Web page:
Tuesday, July 31, 2007
And here's another question: What are the implications for stopping an increase in dumping pollutants into Lake Michigan? I'm guessing that the cost of gasoline will be affected if this permit is not granted. If this permit doesn't get passed, then maybe we'll have to pay even more money for gas. Imagine this: Would you be willing to pay $5/gallon for gasoline?
If I had to pay $5/gallon for gas, then it would alter my driving habits considerably. I already bike to work; well, my biking behavior would definitely increase. I would also think twice before hopping into car...I would ask myself if I really needed to drive to that destination and I would consider alternatives to driving to those locations. Maybe I would take the train to Chicago, as opposed to riding the bus. I would certainly drive less than I do now...no going to Saugatuck, which I'm driving to tomorrow!
Sure, I'm entertaining these questions now, but these questions would carry much more weight if the cost of gas were substantially raised. The gas issue also reminds me of Europeans, who are already accustomed to paying more for gas. So maybe it's about time we address how these issues (and implications) will affect our lifestyle behaviors.
Thursday, July 26, 2007
Maybe, but not necessarily. It's all a matter of framing (and some creativity).
Here's an idea: What if Wildwood Foods got rid of those plastic fitments and redesigned their containers to be eco-friendly? They could even add an eco-friendly logo on their containers to promote this redesign. Better yet, Wildwood Foods could have a cute slogan telling customers how they're helping to save the environment by eliminating unnecessary waste in their packaging.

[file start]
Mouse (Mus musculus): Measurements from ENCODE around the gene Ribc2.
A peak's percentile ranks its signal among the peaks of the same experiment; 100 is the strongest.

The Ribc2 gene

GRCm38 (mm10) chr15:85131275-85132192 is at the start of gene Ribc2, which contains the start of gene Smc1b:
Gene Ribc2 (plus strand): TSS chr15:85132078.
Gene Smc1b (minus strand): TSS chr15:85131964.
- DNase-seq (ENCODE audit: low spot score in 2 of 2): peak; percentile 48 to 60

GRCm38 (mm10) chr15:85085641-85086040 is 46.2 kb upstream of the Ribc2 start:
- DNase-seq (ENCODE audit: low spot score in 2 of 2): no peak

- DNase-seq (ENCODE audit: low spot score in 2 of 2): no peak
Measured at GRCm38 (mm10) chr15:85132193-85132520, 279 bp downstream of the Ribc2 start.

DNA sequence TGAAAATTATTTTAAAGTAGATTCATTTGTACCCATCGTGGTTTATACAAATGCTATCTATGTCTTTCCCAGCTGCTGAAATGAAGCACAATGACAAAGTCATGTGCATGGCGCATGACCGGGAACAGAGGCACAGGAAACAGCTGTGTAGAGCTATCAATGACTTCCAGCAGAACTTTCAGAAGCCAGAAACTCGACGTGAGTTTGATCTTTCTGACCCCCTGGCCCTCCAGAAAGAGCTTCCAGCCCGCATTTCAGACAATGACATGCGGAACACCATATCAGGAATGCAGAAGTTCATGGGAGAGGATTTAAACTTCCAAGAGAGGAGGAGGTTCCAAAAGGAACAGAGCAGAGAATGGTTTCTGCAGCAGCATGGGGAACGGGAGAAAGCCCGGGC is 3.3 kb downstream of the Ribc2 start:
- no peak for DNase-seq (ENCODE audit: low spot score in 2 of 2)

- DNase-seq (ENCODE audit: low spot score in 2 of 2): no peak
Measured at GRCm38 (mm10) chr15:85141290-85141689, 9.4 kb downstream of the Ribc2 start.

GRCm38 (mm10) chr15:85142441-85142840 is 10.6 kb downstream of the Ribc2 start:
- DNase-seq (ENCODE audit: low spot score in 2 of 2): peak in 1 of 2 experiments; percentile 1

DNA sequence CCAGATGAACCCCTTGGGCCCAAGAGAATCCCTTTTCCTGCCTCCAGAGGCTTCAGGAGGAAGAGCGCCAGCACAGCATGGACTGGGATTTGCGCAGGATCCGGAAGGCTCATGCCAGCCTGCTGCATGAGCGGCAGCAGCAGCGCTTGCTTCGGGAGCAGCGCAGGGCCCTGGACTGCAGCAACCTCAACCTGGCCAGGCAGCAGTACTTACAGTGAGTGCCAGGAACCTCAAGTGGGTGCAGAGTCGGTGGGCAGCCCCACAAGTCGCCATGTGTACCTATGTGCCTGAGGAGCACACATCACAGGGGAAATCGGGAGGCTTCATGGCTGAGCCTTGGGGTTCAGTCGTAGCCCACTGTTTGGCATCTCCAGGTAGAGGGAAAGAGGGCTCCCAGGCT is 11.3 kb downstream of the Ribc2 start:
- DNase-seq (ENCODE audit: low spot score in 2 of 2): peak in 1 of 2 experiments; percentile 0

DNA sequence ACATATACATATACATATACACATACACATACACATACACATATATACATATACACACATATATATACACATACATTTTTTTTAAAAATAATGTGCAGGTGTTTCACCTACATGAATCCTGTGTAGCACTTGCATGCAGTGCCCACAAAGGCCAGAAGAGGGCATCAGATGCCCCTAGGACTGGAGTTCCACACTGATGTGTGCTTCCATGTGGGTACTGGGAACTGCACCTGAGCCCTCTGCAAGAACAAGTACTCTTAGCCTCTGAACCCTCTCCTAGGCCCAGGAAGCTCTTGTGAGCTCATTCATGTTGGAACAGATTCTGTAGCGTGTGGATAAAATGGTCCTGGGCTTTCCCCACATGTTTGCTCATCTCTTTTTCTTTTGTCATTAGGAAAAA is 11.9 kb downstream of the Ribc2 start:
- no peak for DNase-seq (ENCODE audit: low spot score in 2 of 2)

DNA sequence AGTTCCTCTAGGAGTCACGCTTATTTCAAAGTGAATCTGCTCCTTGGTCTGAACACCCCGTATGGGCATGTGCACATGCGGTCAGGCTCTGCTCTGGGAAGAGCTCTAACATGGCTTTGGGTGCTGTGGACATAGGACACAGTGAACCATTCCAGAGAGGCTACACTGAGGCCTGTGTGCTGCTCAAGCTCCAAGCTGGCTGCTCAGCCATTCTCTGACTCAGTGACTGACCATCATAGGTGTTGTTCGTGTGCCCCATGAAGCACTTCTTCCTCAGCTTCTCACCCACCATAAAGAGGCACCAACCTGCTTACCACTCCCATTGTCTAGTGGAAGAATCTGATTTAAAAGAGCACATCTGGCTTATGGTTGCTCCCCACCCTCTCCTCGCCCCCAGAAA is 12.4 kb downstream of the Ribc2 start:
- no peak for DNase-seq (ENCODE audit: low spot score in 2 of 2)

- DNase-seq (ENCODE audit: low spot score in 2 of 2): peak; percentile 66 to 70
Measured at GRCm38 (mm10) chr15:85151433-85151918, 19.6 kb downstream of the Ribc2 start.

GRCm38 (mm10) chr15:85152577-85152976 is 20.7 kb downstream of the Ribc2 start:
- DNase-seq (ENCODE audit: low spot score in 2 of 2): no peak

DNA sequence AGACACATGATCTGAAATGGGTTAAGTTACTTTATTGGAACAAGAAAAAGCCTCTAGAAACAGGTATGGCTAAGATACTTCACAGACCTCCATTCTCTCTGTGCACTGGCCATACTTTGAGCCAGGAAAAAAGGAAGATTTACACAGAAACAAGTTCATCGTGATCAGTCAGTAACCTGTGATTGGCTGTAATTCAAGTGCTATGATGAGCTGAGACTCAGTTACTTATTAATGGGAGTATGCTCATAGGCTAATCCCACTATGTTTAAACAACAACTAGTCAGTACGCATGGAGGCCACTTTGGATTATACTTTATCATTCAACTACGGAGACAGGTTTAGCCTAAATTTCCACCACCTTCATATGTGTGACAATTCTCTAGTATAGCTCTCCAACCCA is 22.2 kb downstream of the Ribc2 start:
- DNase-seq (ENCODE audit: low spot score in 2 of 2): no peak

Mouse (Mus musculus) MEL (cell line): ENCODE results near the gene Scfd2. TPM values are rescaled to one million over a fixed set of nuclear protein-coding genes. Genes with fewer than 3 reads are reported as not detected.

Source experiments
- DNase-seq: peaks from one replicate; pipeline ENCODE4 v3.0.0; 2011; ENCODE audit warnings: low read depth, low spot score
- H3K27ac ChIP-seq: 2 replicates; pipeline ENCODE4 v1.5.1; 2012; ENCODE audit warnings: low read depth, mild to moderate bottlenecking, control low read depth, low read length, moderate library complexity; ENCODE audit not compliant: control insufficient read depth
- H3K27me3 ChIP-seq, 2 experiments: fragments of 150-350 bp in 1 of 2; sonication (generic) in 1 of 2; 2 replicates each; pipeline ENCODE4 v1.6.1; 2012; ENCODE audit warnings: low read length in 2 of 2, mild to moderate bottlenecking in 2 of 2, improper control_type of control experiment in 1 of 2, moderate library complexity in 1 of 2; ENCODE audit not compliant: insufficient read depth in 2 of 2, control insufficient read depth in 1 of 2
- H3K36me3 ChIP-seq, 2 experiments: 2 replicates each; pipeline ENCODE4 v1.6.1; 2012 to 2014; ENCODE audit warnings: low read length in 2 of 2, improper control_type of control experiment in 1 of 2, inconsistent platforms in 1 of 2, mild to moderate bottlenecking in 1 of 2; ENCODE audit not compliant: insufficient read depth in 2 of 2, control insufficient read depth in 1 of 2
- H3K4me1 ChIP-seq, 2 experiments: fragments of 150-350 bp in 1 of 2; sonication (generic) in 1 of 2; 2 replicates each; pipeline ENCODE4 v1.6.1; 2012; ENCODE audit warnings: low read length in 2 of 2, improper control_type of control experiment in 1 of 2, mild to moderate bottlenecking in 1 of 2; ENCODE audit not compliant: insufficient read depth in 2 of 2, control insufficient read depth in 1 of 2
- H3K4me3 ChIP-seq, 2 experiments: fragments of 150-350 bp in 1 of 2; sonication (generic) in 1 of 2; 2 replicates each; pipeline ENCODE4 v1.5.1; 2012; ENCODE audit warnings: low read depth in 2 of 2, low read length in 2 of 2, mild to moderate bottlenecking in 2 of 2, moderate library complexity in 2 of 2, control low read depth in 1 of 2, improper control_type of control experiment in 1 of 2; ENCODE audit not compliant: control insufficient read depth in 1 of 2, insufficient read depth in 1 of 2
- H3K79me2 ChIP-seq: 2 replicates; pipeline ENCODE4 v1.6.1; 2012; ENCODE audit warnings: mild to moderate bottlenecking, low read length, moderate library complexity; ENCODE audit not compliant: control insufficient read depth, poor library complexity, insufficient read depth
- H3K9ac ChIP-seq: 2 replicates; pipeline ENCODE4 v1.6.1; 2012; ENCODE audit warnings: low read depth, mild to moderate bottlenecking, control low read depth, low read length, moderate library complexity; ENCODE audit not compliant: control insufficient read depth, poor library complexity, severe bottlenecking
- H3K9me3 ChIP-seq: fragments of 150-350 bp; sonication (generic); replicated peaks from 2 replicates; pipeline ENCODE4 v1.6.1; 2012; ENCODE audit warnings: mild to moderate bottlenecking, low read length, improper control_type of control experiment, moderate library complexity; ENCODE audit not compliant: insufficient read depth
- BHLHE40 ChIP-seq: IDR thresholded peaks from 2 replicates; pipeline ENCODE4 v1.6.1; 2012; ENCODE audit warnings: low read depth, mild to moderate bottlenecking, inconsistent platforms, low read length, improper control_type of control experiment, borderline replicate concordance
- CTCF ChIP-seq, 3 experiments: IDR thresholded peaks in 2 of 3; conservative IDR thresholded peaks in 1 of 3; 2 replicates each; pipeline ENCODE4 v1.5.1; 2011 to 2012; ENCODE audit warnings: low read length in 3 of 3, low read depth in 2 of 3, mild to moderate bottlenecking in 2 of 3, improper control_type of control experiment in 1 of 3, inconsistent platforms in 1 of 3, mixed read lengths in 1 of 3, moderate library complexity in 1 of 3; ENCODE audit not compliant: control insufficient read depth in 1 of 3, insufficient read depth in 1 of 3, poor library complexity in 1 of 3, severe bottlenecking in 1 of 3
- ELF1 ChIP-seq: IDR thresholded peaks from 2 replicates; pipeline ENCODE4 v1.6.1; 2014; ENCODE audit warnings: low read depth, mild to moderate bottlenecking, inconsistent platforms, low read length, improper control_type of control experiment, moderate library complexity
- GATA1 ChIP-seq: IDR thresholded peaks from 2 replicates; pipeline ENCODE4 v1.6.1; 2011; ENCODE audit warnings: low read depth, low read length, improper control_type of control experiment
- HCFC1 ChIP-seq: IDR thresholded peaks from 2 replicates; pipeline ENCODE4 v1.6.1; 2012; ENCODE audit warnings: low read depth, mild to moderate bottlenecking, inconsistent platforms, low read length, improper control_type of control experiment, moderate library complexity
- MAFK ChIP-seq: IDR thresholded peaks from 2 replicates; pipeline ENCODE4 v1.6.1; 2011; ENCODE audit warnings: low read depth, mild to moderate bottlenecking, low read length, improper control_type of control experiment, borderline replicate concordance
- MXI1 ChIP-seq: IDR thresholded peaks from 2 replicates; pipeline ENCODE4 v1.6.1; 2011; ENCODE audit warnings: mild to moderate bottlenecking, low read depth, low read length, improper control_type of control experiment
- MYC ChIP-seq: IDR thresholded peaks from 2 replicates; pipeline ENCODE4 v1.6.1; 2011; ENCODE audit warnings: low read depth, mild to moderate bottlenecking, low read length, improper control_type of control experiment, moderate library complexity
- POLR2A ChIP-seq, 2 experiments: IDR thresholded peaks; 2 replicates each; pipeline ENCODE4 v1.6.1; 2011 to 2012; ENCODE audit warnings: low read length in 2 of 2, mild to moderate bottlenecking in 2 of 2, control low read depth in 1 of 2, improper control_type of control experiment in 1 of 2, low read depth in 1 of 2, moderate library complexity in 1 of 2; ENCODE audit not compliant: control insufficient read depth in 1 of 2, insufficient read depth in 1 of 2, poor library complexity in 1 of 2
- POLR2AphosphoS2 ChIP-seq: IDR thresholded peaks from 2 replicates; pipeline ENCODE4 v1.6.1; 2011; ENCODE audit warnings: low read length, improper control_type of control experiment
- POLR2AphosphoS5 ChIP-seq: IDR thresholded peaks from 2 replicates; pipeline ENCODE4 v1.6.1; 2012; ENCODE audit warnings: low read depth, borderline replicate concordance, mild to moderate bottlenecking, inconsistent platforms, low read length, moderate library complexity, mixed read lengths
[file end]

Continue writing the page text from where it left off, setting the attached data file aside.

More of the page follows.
Ok, so let's say Wildwood redesigned their product to be 100% eco-friendly. And suppose you were at the supermarket wanting to buy soymilk. Would you buy the Wildwood brand that no longer has the plastic fitment, but endorses the protection of our oceans and planet with this eco-friendly container, OR would you go with Silk, the competitor brand that offers the convenience of having a plastic fitment on their containers?
Wednesday, July 25, 2007
Beth from fakeplasticfish.com recently asked me to write a letter to Wildwood, which is a company that sells organic goods. The purpose of writing this letter was to encourage Wildwood to stop using plastic fitments on their soymilk containers (you know, that plastic thingy that keeps milk fresh).